Here the choice of a “correct definition” in finite case becomes important in the sense that we should choose an intuitively natural combinatorial quantity that our given arithmetic operator represents when we consider it in the finite case. For example we choose the size of disjoint union or Cartesian product as combinatorial quantities that addition and multiplication represent. Then we generalize them to the infinite case to obtain a similar arithmetic operator for infinite cardinals which is agree with the original operator on the finite numbers.

But unfortunately all such intuitive quantities don’t result to the same  generalization. So the question for each given hyperoperator reduces to the search for an “appropriate combinatorial quantity” which that particular operator represents. For example exponentiation of two numbers represents the number of functions but it also represents many other combinatorial things, say the number of all trees that have particular properties.  Now which one should we choose to be the base of our generalized definition for infinite cardinals exponentiation? Read more in my question and answer here:

For example if we want to define tetration of two infinite cardinal numbers which is the first natural operator after their exponentiation, we first need to find a combinatorial quantity that tetration of two finite numbers is counting it.  It is not really as easy as it seems because tetration is a highly rapid operator that barely appears in daily life of a working mathematician and so has few applications. Many just understand it by its definition as iteration of exponentiation. See more discussions in the following question of mine:

Note that direct definitions using recursion don’t work for cardinal arithmetic (but are fine for ordinals) because unlike ordinals, the cardinals are discrete not continuous and you always need to decide what to do at limit stages. If you take supremum in limit steps you never can gain a new operator. For example if we “define” \aleph_{0}^{\aleph_{0}} to be lim_{n\rightarrow \omega} \aleph_{0}^{n} which is quite natural if we didn’t know that what exponentiation is in connection with the number of functions, then we get \aleph_{0}^{\aleph_0}=\aleph_{0} which is against Cantor’s theorem.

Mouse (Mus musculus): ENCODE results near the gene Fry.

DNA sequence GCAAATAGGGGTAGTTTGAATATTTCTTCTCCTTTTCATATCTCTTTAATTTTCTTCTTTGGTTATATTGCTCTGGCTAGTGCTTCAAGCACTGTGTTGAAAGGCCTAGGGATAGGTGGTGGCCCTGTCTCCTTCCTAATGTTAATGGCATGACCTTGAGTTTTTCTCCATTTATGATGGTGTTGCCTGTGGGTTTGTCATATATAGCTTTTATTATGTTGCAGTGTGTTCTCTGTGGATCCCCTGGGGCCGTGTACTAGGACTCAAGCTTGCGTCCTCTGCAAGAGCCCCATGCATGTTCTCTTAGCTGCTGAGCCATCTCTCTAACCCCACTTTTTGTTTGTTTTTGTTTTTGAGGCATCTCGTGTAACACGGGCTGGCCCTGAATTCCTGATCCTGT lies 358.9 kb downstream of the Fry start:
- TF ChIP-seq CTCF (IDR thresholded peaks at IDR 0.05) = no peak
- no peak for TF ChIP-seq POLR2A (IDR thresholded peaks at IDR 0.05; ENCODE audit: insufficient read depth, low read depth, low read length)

In fact in the case of infinite cardinals we never define a higher arithmetic operator based on the defined operators of the lower rank. In the other words we don’t define cardinal multiplication using cardinal addition or cardinal exponentiation using multiplication. We simply give direct definitions for each operator separately, addition is defined by disjoint union and multiplication by Cartesian product and exponentiation using functions.

Now the question is that using what combinatorial quantity should we define the tetration and other hyperoperators for infinite cardinals?

In this direction see the following question of Mohammad Golshani on MO forum that is the natural continuation of the discussion in my previous posts on MSE:

If we find an statement like, “The tetration of two finite numbers m, n is the number of all mathematical objects defined from m, n with such and such properties” then we easily can generalize it to define the tetration operator for infinite cardinal numbers; something so similar to “The tetration of two infinite cardinal numbers \kappa, \lambda is the number of all mathematical objects defined from \kappa, \lambda with such and such properties“.

Then we can compare this newly defined tetration operator for infinite cardinals with exponentiation. Also we possibly can observe that ZFC plus large cardinal axioms plus a complete description of the behavior of the exponentiation function over infinite cardinals (say given by GCH), is still insufficient for  determining the value of the tetration operator even in its simplest form, namely tetration of \aleph_0 and \aleph_0.

At this moment my main open question in this area is about the intuition behind tetration and the combinatorial quantity that it represents but unfortunately it seems nobody has any idea about what the correct interpretation of tetration of two numbers is in finite combinatorics. I personally contacted several people about this problem but none of them had any idea. It seems the only definition for tetration is given by iteration of exponentiation which based on what is explained here, can’t lead us to a satisfactory generalized definition for infinite cardinals simply because we don’t know how to define tetration in limit stages.

Please let me know if you found some interesting answers for any of the questions stated or linked in this post.